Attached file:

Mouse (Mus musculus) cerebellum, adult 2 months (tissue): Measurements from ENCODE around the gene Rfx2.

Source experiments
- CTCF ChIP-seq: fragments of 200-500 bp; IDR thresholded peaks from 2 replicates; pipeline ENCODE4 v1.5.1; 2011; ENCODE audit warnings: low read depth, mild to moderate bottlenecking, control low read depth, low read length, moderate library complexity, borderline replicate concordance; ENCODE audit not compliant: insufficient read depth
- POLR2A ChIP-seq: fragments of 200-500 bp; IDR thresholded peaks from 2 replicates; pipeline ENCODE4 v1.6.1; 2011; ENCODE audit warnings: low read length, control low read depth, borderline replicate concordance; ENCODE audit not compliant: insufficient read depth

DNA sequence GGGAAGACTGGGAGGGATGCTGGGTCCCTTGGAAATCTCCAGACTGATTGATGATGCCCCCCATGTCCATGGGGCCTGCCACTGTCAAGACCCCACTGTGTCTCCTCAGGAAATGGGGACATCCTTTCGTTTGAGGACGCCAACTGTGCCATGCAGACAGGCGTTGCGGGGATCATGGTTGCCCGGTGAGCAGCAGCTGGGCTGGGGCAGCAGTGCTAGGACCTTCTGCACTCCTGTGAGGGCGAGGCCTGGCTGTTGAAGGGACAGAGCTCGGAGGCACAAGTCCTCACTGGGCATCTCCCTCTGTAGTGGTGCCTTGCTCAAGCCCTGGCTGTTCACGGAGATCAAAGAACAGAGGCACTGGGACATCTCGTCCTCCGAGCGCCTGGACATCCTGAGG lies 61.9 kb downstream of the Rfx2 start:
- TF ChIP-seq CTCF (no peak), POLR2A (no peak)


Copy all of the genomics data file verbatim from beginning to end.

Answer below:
Mouse (Mus musculus) cerebellum, adult 2 months (tissue): Measurements from ENCODE around the gene Rfx2.

Source experiments
- CTCF ChIP-seq: fragments of 200-500 bp; IDR thresholded peaks from 2 replicates; pipeline ENCODE4 v1.5.1; 2011; ENCODE audit warnings: low read depth, mild to moderate bottlenecking, control low read depth, low read length, moderate library complexity, borderline replicate concordance; ENCODE audit not compliant: insufficient read depth
- POLR2A ChIP-seq: fragments of 200-500 bp; IDR thresholded peaks from 2 replicates; pipeline ENCODE4 v1.6.1; 2011; ENCODE audit warnings: low read length, control low read depth, borderline replicate concordance; ENCODE audit not compliant: insufficient read depth

DNA sequence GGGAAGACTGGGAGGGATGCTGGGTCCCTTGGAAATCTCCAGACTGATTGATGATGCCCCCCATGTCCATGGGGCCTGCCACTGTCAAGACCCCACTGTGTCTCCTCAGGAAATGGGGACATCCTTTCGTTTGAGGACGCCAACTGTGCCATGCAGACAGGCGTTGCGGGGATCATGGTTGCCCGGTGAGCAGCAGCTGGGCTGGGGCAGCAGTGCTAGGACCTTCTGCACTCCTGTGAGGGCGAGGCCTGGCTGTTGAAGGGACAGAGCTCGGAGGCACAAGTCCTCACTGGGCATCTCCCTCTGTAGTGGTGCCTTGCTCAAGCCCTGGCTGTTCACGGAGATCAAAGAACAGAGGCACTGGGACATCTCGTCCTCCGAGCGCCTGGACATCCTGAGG lies 61.9 kb downstream of the Rfx2 start:
- TF ChIP-seq CTCF (no peak), POLR2A (no peak)